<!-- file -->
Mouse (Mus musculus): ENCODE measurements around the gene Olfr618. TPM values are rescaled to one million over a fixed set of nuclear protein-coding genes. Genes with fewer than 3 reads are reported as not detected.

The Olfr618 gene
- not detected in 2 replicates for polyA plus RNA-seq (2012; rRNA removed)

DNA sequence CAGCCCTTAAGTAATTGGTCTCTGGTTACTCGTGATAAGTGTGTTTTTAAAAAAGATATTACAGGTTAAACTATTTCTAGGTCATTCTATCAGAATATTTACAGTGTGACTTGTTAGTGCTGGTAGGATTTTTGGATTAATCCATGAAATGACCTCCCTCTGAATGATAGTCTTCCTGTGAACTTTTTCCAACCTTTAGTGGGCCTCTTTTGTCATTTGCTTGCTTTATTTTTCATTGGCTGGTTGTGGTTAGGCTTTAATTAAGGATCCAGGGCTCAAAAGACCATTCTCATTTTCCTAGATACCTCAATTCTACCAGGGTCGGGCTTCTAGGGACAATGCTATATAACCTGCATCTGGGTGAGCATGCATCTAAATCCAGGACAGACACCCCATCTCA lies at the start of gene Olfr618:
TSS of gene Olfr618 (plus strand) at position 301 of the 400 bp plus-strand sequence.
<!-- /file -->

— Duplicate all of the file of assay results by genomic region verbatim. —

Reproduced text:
Mouse (Mus musculus): ENCODE measurements around the gene Olfr618. TPM values are rescaled to one million over a fixed set of nuclear protein-coding genes. Genes with fewer than 3 reads are reported as not detected.

The Olfr618 gene
- not detected in 2 replicates for polyA plus RNA-seq (2012; rRNA removed)

DNA sequence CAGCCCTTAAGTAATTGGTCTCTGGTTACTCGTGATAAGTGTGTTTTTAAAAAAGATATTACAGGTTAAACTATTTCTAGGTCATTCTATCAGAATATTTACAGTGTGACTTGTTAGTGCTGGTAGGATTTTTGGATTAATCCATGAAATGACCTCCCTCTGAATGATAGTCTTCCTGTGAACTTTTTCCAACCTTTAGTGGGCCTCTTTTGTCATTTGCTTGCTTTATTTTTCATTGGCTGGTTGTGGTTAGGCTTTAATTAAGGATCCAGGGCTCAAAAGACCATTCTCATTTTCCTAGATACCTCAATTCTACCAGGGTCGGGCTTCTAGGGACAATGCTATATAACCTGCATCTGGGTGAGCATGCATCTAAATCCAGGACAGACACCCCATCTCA lies at the start of gene Olfr618:
TSS of gene Olfr618 (plus strand) at position 301 of the 400 bp plus-strand sequence.